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High speeds, big pack, small roads: a nasty mix

Well, there was another pileup, two to be exact, in the final kilometersof Saturday’s stage to Avranches. And there was a last-kilometer attack,two to be exact, on the uphill finish — resulting in a breakthrough stagevictory for Aussie Brad McGee. Both the crashes and the attacks were predictable,but no one likes to see riders climbing into ambulances, nursing injuredlimbs as they struggle to the finish, or stopping to help their fallenteam leaders. The crash 5km from the finish that dumped riders in ditches was a resultof the symptoms that caused similar mass pileups in 1997. Back then,

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By John Wilcockson

There are no Spinacis to blame. The organizers have to take the rap for this mess.

There are no Spinacis to blame. The organizers have to take the rap for this mess.

Photo: Graham Watson

Well, there was another pileup, two to be exact, in the final kilometersof Saturday’s stage to Avranches. And there was a last-kilometer attack,two to be exact, on the uphill finish — resulting in a breakthrough stagevictory for Aussie Brad McGee. Both the crashes and the attacks were predictable,but no one likes to see riders climbing into ambulances, nursing injuredlimbs as they struggle to the finish, or stopping to help their fallenteam leaders.

The crash 5km from the finish that dumped riders in ditches was a resultof the symptoms that caused similar mass pileups in 1997. Back then, theTour organizers blamed the small handlebar extensions — like the CinelliSpinaci — that were in vogue back then. But the real reason was the organizersthemselves. As on Saturday, they routed a key part of the final kilometers(this time between 7km and 3km to go) on a back road too narrow to accommodatea 180-strong peloton moving at more than 60 kph. All it takes is a singlelapse of attention or a risky maneuver, and suddenly a score or more ridersare hitting the pavement or heading into the ditch.

The road this time was barely 15 feet wide and the pack was racing flatout to reel in a break. The crash happened near the head of the pack, andso three team leaders went down. Didier Rous of Bonjour had to abandonwith a broken right clavicle. Oscar Freire of Mapei-Quick Step tumbledonto his back — which was injured for much of last year before he won hisworld title in October — and he finished the day 6:23 behind the riderswith whom he expected to be contesting the stage win. And Christophe Moreauof Crédit Agricole — France’s best hope of a high GC finish — fellon his tailbone and lost another four minutes, to drop down to 136th place,10:23 back of the yellow jersey.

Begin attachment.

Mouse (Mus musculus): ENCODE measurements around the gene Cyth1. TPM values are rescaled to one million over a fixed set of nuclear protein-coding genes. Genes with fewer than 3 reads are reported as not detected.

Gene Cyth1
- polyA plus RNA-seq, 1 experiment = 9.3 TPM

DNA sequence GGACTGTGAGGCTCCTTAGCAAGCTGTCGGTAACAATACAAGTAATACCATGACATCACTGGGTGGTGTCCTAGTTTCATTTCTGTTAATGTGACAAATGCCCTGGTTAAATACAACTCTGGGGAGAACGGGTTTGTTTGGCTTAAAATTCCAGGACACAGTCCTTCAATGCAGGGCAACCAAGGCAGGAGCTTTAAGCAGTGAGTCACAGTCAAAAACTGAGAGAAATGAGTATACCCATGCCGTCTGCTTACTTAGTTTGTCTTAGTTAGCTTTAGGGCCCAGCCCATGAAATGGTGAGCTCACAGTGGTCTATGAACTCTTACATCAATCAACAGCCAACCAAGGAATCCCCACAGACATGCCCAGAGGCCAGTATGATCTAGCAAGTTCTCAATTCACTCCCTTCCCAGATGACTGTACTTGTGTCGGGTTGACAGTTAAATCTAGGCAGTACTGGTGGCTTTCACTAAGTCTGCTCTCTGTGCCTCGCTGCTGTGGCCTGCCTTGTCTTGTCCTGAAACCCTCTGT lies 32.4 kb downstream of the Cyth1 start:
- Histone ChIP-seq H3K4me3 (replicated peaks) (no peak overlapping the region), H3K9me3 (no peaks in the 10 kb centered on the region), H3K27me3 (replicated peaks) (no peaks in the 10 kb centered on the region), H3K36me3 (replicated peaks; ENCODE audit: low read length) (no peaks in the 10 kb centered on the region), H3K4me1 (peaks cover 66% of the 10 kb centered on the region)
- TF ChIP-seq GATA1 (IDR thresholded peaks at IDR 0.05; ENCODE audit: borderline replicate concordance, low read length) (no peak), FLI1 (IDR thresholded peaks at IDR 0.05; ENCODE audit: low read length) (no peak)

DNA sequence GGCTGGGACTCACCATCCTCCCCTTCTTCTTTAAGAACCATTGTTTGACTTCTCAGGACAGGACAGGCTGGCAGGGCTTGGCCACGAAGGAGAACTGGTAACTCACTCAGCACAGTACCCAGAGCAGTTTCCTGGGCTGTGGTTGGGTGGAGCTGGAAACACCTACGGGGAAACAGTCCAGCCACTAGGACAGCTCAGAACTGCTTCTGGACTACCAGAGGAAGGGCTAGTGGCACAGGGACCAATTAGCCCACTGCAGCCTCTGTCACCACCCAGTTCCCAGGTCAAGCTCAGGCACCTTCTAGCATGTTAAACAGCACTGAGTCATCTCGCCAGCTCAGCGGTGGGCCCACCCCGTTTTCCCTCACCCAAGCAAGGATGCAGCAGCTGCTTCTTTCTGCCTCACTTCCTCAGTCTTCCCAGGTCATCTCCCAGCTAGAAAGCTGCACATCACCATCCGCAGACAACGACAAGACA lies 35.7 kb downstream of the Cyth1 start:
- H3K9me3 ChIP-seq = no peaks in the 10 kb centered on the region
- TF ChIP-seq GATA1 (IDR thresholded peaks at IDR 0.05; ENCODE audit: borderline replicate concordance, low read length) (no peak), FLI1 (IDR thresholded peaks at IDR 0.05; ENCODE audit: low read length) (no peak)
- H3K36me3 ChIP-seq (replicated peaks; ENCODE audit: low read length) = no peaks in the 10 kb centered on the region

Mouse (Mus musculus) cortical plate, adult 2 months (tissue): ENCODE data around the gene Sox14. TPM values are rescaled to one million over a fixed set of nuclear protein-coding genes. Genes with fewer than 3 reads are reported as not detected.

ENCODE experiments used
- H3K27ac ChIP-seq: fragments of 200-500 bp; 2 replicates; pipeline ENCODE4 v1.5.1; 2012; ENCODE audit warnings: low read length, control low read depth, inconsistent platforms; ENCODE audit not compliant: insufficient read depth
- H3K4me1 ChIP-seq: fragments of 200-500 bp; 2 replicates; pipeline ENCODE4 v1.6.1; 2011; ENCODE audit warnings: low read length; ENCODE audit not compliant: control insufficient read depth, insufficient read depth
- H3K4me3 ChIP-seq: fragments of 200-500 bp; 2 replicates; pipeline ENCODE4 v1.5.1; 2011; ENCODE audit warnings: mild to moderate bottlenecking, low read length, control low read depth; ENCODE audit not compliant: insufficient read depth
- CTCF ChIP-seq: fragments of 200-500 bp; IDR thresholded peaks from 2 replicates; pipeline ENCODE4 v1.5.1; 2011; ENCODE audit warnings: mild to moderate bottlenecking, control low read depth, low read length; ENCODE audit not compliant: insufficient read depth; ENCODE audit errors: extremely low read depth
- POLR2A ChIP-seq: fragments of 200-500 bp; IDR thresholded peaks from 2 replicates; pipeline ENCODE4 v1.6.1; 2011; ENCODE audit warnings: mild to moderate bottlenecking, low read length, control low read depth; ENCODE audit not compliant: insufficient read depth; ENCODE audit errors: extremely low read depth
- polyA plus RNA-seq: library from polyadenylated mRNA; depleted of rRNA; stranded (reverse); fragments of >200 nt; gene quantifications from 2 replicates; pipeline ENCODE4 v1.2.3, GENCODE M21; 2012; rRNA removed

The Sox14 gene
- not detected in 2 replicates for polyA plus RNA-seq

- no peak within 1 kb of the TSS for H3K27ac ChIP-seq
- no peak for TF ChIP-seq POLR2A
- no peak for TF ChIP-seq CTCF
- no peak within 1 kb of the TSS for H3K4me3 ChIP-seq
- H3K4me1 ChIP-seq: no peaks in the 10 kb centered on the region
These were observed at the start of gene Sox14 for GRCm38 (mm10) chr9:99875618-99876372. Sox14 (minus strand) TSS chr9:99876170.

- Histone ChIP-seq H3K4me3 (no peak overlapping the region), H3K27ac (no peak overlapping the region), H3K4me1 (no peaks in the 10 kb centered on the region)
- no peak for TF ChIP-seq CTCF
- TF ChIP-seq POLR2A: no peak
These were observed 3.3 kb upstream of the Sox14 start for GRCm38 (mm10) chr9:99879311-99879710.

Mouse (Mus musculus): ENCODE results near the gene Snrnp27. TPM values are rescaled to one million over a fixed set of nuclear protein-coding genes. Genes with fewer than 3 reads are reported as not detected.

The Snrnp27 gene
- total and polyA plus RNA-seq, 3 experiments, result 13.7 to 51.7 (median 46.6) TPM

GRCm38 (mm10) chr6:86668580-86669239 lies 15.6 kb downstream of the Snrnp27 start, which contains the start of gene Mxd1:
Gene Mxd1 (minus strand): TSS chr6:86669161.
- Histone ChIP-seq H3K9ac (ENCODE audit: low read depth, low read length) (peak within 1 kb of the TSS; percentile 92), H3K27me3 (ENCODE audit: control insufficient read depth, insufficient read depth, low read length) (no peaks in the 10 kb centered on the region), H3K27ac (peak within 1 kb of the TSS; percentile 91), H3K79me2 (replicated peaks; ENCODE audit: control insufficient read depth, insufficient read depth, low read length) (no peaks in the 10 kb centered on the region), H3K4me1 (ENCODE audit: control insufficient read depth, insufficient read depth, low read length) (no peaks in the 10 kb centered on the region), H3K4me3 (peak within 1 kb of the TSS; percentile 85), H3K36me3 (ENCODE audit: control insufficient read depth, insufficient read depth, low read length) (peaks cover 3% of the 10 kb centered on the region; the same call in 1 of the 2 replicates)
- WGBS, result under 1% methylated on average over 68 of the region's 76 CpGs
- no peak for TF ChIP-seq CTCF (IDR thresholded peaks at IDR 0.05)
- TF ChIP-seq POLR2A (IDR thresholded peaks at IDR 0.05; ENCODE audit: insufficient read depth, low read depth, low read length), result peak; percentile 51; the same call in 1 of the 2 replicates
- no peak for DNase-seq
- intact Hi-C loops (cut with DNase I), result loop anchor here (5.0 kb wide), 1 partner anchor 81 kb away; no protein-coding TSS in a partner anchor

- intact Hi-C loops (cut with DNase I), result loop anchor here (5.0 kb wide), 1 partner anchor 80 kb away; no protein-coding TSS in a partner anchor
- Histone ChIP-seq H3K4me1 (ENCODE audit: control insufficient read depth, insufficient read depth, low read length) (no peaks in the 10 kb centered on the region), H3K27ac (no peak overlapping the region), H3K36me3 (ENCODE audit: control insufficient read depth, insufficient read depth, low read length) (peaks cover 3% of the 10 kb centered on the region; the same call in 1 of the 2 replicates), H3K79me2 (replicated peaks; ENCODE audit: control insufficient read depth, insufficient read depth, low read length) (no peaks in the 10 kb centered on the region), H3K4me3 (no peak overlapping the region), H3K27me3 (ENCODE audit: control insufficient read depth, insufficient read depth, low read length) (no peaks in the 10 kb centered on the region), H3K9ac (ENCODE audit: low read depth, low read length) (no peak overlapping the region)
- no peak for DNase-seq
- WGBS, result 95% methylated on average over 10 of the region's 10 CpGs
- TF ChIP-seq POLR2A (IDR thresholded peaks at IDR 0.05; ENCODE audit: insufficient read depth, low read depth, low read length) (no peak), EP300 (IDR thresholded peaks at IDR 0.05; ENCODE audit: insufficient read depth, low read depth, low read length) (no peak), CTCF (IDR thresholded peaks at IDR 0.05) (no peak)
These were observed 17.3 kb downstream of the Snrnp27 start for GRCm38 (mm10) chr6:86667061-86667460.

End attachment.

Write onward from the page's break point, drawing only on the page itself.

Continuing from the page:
The second crash was less spectacular, but almost as destructive. Itcame just after the peloton left the narrow D103 road onto the wider N2175,a former route nationale — where the organizers had removed a number oftraffic islands and patched over the area with new asphalt. Again, it happenednear the head of the pack, and involved two of the Tour’s top stars, LanceArmstrong and Laurent Jalabert. Luckily, neither was injured, and the 27seconds they conceded shouldn’t prove a major handicap

It’s hard to imagine that all this happened heading into Avranches,a hilltop town where 68 years ago, on a similar July day, a violent battletook place between the troops of General George Patton and the Nazi Army.Patton won and is forever remembered here by a monument and a town squarethat has been designated U.S. territory. This is where stage 7 of the Tourde France ended on Saturday — this time packed with cycling fans enjoyinga momentous sunny afternoon.

On Sunday, there will be hundreds of thousands more spectators liningthe 217.5km course across cycling-mad Brittany to Plouay. The festive moodwill be heightened because it is the 14th of July, the national independenceday of the French. There will again be high speeds because the forecastnorth wind will be moistly favorable. There will again be big pack of atleast 180 heading into the closing kilometers. And they will again be squeezedinto narrow roads, this time on the 13.5km finishing circuit that hostedthe world road championships two years ago.

Maybe this time, the day before a vital individual time trial, the breakawayswill be allowed their freedom, and all those ingredients of danger willnot produce the chaos it did on Saturday.

DETAILSOF STAGE 8: St. Martin-de-Landelle to Plouay, 217.5km.
INTERMEDIATE SPRINTS: at Bazouges-la-Perouse (35.5km),Montauban-de-Bretagne (86km) and Noyal-Pontivy (160.5km).
CAT. 4 CLIMBS: at Bécherel (72km), Kervalen (187km)and Ty-Marrec (214km).

WEATHER FORECAST: Sunny skies for most of the day withno chance of rain. Temperatures in the mid-60s to low-70s and winds fromthe north, with gusts up to 20 mph.